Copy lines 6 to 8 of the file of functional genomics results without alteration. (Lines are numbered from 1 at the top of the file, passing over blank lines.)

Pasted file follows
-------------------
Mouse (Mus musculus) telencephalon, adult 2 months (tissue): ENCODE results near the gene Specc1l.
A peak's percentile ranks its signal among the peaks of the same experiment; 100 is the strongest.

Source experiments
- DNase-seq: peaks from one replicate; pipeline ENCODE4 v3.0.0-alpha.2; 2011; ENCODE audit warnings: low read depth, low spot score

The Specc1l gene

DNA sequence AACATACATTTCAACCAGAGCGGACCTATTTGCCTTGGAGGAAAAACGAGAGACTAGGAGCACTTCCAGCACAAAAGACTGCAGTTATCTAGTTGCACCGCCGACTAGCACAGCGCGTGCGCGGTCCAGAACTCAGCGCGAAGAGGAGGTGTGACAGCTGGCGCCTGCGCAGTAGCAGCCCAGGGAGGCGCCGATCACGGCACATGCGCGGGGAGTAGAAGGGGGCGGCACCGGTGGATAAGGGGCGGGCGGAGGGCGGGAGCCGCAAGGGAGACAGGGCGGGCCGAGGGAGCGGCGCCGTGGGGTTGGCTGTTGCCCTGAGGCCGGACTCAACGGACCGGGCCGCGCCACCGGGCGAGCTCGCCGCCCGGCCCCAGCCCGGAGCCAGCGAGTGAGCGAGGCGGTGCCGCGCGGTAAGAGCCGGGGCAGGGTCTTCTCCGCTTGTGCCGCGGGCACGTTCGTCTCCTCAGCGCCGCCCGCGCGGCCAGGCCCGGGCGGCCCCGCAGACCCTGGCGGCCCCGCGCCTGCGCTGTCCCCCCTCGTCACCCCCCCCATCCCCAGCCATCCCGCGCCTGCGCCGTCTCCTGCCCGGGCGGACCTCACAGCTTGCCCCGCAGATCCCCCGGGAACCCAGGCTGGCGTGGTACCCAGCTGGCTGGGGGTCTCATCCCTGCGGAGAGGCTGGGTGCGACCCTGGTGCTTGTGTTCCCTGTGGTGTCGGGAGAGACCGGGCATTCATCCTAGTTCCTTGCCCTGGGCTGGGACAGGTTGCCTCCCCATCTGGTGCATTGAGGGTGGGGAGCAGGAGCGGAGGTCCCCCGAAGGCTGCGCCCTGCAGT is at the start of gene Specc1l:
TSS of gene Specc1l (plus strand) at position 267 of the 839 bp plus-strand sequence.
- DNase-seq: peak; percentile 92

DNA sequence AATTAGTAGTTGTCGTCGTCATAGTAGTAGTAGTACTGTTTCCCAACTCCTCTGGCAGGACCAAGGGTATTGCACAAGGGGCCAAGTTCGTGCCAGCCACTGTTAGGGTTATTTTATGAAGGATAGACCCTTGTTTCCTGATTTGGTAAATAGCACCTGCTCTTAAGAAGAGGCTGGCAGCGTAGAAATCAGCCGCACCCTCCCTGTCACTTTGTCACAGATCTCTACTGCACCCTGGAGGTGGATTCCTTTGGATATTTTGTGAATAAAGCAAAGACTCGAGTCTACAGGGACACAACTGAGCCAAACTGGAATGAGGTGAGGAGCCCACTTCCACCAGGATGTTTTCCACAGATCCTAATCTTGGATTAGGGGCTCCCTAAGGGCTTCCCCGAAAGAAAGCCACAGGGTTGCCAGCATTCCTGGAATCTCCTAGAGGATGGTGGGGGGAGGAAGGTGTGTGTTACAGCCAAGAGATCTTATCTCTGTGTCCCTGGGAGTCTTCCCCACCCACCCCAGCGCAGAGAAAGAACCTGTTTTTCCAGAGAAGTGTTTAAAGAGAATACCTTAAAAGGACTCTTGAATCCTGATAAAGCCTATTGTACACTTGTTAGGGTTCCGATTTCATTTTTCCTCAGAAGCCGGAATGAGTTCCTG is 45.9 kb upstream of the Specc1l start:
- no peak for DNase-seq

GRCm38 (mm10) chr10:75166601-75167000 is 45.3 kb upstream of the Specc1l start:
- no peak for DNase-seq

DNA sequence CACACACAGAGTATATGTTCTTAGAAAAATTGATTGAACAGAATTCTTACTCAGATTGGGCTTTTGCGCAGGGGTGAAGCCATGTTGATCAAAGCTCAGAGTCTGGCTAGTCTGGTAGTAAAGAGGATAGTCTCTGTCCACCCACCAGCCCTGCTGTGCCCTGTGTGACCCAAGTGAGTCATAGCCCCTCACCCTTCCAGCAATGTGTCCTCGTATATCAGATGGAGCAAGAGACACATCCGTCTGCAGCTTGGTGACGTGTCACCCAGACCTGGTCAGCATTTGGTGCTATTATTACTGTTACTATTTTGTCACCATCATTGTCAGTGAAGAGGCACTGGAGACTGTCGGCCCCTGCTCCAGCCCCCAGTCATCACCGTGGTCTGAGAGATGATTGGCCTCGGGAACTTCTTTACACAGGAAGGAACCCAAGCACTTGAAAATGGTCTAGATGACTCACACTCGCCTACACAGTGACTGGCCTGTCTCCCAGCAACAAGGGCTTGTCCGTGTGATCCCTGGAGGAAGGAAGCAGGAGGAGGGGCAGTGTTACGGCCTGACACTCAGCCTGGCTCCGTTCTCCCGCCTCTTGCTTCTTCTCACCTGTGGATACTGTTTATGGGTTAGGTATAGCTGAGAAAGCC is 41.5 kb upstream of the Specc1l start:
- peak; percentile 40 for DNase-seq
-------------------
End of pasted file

DNA sequence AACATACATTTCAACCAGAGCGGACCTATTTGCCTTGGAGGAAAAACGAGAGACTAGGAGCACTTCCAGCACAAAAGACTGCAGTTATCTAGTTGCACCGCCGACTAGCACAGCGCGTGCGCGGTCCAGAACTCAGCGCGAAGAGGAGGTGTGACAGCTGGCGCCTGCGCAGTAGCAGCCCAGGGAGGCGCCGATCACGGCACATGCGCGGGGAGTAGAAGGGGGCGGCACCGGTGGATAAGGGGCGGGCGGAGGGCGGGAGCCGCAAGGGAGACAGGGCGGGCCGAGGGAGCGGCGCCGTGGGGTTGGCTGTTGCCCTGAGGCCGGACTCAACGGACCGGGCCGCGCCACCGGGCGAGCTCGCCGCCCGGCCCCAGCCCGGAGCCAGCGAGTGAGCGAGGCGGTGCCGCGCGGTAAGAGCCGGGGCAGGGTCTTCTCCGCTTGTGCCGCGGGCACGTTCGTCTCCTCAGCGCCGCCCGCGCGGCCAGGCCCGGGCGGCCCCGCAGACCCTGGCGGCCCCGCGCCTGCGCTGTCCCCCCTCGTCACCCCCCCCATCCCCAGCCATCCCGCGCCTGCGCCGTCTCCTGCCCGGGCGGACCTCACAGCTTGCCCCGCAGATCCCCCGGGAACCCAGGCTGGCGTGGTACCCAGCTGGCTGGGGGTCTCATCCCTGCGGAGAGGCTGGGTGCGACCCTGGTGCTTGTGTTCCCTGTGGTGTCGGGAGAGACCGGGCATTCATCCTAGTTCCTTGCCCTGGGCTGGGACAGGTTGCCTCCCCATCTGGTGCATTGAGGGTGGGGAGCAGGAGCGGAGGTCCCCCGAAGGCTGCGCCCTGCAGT is at the start of gene Specc1l:
TSS of gene Specc1l (plus strand) at position 267 of the 839 bp plus-strand sequence.
- DNase-seq: peak; percentile 92